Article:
Not all things can change, but if you leave it to the individuals can you affect change?

David Gordon is President of Channel Marketing Group. Channel Marketing Group develops market share and growth strategies for manufacturers and distributors and develops market research. CMG’s specialty is the electrical industry. He also authors an electrical industry blog, www.electricaltrends.com. He can be reached at 919-488-8635 or This email address is being protected from spambots. You need JavaScript enabled to view it..

 

OlsonBy Katrina Olson

A recent CEW article by David Gordon caught my eye. The headline was, Are Your Sales and Marketing Teams Inhibiting Growth?

As a marketing consultant, writer, and trainer, I recognized the challenges and barriers that David was writing about. We agree on many issues (and their causes) facing electrical distributors and marketers. But I also hear from marketing people all the time that the C-Suite is hindering their efforts which, in turn, hinders the company’s growth.  

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2018 Electrical North American MeetingOn October 29-31, 2018, the AD Electrical North American Meeting drew over 1,000 attendees. This event attracted 151 first time attendees and representatives from over 362 companies in the United States, Canada and Mexico.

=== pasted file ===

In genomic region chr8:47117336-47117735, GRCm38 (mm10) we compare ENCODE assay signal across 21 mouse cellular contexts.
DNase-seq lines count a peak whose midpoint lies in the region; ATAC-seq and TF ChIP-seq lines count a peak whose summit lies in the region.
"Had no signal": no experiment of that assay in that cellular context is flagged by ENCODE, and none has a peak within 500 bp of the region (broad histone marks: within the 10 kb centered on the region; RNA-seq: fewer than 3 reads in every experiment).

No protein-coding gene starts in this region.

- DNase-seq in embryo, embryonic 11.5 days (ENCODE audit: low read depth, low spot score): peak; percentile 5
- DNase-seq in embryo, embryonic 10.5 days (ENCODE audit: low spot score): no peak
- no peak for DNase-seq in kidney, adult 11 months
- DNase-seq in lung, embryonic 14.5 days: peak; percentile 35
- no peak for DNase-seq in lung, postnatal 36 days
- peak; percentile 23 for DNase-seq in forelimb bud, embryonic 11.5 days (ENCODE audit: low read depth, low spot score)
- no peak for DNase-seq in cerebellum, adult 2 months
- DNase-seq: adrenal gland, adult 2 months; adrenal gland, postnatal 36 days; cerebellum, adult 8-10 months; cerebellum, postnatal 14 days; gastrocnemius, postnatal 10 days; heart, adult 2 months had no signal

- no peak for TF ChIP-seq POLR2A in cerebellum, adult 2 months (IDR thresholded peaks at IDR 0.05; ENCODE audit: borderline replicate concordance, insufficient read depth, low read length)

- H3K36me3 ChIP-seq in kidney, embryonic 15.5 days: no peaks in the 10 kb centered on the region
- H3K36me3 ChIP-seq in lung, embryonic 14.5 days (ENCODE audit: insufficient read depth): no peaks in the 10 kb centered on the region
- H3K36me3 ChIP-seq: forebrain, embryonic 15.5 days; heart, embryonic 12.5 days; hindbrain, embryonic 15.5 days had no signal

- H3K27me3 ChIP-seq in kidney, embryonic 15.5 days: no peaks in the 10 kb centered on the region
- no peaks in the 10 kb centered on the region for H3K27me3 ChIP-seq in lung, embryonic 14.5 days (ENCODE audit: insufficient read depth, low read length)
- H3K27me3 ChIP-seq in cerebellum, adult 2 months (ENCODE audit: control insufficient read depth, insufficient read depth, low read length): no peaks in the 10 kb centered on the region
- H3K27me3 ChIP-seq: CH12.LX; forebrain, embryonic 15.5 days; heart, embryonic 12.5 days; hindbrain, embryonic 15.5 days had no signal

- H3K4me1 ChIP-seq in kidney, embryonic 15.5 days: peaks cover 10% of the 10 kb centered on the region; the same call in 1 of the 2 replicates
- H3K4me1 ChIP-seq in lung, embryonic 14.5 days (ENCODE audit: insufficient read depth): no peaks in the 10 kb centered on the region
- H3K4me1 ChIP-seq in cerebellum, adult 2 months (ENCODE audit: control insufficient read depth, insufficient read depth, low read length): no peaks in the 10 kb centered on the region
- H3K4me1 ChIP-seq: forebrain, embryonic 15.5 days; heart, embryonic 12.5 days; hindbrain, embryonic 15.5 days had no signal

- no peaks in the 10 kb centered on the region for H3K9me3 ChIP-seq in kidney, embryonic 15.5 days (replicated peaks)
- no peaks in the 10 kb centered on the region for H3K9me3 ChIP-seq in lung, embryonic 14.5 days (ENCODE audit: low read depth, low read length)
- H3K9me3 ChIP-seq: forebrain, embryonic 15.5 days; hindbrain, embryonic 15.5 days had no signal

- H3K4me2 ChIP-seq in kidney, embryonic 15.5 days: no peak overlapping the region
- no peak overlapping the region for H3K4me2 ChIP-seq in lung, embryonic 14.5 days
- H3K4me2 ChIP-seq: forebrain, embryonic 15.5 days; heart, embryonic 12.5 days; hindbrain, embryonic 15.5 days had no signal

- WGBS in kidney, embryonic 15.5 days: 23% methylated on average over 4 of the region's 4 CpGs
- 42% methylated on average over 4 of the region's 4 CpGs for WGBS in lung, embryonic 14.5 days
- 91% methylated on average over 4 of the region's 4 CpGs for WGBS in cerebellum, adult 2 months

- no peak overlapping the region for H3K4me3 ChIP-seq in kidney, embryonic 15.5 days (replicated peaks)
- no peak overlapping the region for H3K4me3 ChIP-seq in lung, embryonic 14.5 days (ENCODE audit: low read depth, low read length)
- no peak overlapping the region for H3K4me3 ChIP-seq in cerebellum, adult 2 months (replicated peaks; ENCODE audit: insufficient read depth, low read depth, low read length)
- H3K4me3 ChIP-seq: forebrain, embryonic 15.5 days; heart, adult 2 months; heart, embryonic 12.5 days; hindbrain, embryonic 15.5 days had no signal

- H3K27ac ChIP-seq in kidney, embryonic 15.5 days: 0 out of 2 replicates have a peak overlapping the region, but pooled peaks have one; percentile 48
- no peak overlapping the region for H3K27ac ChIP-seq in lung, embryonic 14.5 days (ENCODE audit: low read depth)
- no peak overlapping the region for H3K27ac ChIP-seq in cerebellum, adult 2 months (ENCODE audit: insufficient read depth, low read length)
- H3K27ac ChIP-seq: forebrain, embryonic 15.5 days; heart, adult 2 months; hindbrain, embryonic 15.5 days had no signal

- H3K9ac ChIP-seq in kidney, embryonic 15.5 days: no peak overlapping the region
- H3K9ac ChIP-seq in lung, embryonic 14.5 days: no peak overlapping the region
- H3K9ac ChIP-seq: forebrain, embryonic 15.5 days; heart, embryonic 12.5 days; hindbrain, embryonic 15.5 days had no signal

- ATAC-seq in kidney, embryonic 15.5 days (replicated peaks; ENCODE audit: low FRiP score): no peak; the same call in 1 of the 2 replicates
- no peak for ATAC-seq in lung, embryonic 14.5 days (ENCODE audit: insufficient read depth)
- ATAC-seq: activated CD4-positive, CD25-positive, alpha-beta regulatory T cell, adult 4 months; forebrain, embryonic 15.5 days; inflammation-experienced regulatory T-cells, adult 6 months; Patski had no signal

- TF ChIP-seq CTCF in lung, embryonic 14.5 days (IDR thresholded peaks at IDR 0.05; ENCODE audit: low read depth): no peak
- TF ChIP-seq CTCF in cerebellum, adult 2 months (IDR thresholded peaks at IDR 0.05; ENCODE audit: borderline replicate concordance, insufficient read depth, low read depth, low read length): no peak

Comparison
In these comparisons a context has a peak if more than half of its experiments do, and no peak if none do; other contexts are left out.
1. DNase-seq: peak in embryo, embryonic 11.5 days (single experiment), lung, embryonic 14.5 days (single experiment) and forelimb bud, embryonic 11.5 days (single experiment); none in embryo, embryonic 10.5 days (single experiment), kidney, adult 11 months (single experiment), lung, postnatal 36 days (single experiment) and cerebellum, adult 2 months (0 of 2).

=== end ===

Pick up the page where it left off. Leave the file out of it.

Attendees benefited from a variety of agenda topics, including: Network Meetings, Emerging Leaders Session, and Country-specific Business Meetings. New to this year’s agenda was a SPA Optimization Workshop led by industry veteran Mo Barsema. In addition, members and suppliers also attended a panel discussion on managing and measuring your digital success.

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Recently we launched an initiative with Electro-Federation Canada's Young Professionals Network to include profiles of up-and-coming leaders. We provided the list of questions below to Taylor Gerrie, Automation Account Specialist at Gerrie Electric Wholesale Ltd. in Burlington, Ontario. Here are Taylor’s responses.

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Susan Uthayakumar, President of Schneider Electric Canada: Driving Success

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In a recent sit-down, we learned a little about Susan’s history and what drives her to succeed.

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Looking Back

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One year our conference was in Hamilton, Ontario. Mr. Caouillette, our speaker, got lost and instead of going to Hamilton went to Toronto. I think that that was the longest cocktail hour that CEDA ever had… waiting for him to arrive. Certainly that night the head table and everyone were in good spirits.

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Looking BackLooking BackIn the 1930s to 1940s, CEDA’s Western Canada membership was very stable with old line independent companies like Horsman, Ashdowns, Brettell, Marshall Wells, Electrical Supplies Ltd., etc.

Small electrical distributors just were not acceptable for membership as they did not carry the main-line manufacturers’ goods, publish a wiring device catalogue, or employ four to five salesmen as CEDA requested.